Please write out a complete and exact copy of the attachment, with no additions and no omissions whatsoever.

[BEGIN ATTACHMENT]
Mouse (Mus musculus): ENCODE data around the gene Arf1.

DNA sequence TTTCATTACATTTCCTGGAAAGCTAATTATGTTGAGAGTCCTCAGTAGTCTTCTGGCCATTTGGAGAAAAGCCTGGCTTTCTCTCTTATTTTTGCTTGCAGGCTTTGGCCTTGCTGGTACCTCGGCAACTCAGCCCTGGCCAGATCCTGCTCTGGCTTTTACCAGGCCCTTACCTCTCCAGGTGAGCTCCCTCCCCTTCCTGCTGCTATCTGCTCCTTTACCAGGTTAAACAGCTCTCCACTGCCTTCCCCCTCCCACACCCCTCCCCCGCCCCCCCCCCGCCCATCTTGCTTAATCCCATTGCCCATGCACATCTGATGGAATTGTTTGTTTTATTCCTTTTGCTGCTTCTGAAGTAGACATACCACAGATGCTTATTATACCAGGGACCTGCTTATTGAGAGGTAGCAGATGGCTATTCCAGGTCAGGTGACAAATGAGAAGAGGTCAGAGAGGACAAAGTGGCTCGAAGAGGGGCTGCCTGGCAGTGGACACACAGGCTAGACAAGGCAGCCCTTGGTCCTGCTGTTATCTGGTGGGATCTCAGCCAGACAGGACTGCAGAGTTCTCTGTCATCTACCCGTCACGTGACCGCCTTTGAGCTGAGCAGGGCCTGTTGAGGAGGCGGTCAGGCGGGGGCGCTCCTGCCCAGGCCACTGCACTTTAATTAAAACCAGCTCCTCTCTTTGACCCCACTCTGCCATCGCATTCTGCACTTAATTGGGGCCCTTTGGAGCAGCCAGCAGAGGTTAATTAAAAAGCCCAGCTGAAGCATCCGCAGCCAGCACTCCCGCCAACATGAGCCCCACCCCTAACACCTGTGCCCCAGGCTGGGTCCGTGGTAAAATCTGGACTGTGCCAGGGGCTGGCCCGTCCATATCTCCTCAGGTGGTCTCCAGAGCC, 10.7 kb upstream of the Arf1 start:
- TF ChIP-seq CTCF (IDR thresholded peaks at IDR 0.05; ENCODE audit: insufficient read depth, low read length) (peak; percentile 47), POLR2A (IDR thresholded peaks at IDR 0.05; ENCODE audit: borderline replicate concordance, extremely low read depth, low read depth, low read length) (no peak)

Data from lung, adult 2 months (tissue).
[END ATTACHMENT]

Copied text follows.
Mouse (Mus musculus): ENCODE data around the gene Arf1.

DNA sequence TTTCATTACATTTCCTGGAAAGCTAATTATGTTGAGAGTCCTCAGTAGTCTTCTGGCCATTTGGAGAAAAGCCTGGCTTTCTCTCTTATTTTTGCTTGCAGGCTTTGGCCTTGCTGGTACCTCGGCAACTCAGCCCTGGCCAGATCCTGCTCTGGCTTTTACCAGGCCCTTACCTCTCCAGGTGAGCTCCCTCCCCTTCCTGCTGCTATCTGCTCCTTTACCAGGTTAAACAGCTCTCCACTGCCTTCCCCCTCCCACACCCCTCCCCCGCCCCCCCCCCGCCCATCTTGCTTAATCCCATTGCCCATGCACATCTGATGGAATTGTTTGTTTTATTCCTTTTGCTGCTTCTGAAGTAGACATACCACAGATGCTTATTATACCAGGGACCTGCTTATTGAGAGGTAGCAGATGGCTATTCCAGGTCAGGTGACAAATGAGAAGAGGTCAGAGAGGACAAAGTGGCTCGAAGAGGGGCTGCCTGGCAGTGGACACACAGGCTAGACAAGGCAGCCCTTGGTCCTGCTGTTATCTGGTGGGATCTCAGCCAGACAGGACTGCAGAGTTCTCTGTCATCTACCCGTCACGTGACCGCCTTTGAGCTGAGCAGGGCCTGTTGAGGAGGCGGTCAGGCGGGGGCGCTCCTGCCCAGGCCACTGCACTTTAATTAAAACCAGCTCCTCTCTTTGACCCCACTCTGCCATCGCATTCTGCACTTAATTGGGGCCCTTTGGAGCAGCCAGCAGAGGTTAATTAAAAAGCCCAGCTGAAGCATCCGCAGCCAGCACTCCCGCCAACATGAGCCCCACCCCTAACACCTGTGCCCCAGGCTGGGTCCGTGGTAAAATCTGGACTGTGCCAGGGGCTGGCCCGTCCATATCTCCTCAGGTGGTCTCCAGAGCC, 10.7 kb upstream of the Arf1 start:
- TF ChIP-seq CTCF (IDR thresholded peaks at IDR 0.05; ENCODE audit: insufficient read depth, low read length) (peak; percentile 47), POLR2A (IDR thresholded peaks at IDR 0.05; ENCODE audit: borderline replicate concordance, extremely low read depth, low read depth, low read length) (no peak)

Data from lung, adult 2 months (tissue).